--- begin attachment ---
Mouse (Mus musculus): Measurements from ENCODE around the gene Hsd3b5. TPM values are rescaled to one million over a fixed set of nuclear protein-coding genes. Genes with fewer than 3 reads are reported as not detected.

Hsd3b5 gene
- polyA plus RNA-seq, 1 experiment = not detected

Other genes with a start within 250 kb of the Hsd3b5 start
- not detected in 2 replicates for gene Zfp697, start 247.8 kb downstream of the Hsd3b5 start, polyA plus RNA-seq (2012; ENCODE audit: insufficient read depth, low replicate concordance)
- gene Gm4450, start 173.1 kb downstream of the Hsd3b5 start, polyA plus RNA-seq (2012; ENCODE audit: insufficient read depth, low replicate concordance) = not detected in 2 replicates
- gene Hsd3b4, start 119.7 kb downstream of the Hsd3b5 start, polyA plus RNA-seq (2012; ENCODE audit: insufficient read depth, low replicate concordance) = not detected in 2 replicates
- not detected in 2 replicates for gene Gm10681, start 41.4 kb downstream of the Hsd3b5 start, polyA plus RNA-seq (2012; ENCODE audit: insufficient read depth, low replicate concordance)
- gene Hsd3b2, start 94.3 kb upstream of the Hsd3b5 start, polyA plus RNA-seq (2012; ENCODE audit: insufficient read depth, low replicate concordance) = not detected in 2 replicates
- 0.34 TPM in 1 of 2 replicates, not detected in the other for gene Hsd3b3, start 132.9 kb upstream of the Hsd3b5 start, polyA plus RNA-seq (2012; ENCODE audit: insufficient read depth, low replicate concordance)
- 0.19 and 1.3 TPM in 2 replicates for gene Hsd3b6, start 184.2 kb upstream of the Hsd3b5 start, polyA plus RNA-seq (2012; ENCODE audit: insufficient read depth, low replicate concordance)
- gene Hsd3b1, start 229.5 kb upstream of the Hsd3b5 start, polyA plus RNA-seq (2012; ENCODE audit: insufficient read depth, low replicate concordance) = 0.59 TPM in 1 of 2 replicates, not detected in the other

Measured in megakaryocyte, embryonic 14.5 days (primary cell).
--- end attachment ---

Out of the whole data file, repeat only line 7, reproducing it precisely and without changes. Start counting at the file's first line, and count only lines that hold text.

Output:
- gene Hsd3b4, start 119.7 kb downstream of the Hsd3b5 start, polyA plus RNA-seq (2012; ENCODE audit: insufficient read depth, low replicate concordance) = not detected in 2 replicates